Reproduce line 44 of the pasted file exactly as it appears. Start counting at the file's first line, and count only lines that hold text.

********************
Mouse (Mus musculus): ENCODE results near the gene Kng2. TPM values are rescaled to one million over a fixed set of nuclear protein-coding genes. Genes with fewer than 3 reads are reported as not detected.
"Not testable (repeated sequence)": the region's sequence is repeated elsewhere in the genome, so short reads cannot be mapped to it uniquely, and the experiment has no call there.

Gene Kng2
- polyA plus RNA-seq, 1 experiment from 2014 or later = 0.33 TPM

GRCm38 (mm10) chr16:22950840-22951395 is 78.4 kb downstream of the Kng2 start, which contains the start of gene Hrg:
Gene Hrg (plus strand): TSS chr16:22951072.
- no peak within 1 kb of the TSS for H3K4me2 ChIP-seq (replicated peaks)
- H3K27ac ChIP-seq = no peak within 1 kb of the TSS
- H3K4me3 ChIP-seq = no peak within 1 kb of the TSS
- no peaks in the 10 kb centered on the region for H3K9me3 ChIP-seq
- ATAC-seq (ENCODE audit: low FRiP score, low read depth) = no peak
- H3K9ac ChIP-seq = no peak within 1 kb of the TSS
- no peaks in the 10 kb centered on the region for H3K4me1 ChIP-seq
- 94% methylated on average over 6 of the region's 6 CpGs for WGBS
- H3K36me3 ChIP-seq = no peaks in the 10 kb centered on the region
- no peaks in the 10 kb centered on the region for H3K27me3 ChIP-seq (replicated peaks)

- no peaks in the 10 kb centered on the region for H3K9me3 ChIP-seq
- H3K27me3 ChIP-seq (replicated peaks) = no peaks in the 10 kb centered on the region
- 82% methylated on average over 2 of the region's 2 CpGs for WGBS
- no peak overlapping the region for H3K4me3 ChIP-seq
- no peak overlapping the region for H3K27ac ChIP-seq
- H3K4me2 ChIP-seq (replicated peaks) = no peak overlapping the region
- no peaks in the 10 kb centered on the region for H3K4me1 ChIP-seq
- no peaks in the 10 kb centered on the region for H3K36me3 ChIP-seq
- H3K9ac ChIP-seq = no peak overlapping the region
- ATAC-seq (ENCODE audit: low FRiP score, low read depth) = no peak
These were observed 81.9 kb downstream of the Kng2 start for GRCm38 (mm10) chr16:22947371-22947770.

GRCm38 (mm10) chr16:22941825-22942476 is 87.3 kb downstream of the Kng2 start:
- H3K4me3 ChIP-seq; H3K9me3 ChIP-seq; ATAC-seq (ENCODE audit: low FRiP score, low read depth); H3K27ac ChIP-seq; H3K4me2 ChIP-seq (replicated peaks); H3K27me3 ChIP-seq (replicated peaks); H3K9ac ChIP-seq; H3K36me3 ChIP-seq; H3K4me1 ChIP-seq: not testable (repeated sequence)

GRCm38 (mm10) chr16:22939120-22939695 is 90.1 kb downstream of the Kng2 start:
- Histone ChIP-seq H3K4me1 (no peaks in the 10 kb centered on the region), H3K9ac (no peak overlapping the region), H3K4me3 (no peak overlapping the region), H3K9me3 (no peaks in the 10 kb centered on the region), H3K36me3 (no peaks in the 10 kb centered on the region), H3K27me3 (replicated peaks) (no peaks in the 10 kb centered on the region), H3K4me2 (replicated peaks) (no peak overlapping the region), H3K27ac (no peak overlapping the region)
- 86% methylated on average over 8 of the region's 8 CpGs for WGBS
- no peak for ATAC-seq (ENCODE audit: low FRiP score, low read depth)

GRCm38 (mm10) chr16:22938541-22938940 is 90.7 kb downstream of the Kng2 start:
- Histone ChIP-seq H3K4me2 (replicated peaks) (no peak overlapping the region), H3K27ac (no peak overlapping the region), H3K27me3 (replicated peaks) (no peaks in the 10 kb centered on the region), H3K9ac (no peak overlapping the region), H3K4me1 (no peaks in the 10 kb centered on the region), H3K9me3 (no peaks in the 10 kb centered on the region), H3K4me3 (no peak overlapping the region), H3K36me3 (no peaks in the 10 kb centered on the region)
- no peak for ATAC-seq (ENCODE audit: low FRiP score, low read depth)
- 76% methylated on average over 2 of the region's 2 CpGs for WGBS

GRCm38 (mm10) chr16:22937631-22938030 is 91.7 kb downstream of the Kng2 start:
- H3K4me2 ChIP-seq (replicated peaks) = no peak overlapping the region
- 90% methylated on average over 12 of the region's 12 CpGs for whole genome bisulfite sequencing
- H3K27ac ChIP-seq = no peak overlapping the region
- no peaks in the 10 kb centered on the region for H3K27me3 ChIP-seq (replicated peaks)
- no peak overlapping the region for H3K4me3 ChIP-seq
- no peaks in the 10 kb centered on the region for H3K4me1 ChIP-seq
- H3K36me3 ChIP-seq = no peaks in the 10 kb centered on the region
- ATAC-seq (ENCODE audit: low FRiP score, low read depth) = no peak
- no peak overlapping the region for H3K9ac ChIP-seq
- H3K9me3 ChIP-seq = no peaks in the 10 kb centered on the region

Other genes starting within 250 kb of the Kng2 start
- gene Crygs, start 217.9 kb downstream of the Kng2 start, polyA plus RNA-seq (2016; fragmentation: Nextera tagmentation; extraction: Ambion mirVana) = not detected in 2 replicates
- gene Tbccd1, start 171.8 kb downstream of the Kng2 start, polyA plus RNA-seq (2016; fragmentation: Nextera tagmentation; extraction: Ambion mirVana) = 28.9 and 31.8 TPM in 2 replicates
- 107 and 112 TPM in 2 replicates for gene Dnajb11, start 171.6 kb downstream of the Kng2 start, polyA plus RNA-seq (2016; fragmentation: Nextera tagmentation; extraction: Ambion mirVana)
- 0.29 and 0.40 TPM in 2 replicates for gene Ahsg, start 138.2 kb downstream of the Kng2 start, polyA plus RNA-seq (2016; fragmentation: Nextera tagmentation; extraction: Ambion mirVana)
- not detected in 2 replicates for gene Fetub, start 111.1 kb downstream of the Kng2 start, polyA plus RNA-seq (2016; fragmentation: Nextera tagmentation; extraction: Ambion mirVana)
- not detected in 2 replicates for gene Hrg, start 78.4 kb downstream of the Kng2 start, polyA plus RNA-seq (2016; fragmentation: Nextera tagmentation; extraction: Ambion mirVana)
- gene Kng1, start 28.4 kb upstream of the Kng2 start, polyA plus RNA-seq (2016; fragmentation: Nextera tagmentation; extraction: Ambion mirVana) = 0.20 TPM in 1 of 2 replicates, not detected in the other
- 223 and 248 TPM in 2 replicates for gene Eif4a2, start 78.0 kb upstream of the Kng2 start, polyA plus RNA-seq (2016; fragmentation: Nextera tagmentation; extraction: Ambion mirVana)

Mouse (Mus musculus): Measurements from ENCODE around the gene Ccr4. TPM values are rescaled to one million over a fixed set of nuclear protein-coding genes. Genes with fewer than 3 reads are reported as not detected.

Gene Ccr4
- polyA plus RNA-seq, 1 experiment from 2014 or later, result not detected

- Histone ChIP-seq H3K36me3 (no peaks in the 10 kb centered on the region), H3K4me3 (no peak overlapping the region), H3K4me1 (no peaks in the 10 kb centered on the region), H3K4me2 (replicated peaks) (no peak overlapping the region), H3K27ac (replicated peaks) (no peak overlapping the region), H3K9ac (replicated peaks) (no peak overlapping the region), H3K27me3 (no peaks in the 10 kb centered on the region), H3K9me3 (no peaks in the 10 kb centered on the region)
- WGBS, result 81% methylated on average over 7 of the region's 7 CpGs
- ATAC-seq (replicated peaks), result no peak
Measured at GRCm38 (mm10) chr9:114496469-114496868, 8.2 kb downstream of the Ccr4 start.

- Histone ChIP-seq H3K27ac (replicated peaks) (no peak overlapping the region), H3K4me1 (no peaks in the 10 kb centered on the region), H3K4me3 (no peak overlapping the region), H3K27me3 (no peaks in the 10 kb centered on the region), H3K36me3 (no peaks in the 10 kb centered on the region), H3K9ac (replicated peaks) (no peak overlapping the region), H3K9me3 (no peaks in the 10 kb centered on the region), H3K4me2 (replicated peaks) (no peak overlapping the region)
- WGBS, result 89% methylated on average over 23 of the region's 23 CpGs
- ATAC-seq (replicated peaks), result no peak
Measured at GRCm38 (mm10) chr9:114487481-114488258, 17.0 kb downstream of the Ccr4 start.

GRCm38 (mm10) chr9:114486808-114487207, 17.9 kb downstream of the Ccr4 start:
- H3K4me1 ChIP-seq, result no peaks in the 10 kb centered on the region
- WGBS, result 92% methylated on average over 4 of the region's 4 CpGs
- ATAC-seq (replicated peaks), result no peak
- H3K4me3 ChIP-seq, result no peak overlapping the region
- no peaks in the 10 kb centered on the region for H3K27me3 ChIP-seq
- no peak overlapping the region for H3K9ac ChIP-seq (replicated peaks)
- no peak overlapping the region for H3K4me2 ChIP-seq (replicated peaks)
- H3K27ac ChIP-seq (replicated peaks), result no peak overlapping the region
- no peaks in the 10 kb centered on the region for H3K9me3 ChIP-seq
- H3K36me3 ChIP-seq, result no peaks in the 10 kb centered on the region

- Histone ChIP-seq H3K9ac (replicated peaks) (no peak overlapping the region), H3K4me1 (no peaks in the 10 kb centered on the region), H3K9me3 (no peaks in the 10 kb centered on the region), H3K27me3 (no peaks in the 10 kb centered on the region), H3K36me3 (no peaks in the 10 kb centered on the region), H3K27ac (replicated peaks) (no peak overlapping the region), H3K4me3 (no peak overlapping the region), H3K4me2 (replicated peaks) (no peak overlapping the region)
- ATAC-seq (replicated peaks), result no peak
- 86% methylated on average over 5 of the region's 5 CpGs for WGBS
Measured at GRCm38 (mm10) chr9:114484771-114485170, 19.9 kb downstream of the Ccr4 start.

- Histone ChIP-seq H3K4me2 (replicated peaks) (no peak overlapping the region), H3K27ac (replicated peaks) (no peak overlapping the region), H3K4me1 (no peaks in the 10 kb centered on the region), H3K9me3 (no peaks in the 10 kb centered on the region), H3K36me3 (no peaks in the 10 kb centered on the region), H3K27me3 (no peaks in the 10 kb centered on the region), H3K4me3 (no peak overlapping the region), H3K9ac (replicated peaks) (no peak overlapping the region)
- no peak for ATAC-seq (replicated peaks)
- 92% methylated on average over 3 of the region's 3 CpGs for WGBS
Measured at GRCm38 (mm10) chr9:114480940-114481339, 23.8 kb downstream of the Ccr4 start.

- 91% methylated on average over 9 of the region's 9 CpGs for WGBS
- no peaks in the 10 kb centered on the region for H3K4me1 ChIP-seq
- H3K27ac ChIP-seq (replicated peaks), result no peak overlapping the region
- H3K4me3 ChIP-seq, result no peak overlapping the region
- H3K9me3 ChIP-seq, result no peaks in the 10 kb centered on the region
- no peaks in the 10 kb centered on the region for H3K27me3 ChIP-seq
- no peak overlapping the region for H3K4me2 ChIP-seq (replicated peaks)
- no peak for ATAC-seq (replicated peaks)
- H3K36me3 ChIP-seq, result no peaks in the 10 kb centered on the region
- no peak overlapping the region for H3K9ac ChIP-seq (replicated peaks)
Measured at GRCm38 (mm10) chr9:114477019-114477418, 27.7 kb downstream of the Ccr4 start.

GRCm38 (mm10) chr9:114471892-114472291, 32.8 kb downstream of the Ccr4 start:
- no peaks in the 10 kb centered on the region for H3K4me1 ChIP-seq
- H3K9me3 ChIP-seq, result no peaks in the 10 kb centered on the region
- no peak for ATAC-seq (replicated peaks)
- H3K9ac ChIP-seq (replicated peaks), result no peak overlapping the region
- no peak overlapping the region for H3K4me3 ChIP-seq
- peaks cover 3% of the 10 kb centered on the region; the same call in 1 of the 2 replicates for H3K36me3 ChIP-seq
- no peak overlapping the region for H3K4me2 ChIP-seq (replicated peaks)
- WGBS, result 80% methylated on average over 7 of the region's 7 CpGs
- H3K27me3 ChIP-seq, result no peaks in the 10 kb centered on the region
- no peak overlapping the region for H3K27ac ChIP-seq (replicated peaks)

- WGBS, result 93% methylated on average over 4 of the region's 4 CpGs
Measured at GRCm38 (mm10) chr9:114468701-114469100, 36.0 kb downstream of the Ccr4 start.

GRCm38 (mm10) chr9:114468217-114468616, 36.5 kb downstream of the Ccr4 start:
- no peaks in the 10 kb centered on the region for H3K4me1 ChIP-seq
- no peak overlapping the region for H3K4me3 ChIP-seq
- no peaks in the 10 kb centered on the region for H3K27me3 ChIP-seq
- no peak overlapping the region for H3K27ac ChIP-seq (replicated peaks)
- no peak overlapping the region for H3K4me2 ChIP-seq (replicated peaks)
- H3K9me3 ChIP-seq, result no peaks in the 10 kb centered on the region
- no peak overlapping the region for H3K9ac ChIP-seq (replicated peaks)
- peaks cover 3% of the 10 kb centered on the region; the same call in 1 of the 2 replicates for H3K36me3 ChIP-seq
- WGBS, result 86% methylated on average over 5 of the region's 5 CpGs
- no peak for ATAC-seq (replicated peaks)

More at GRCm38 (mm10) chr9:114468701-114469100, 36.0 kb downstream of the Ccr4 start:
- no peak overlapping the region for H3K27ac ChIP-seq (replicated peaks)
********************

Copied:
- no peaks in the 10 kb centered on the region for H3K4me1 ChIP-seq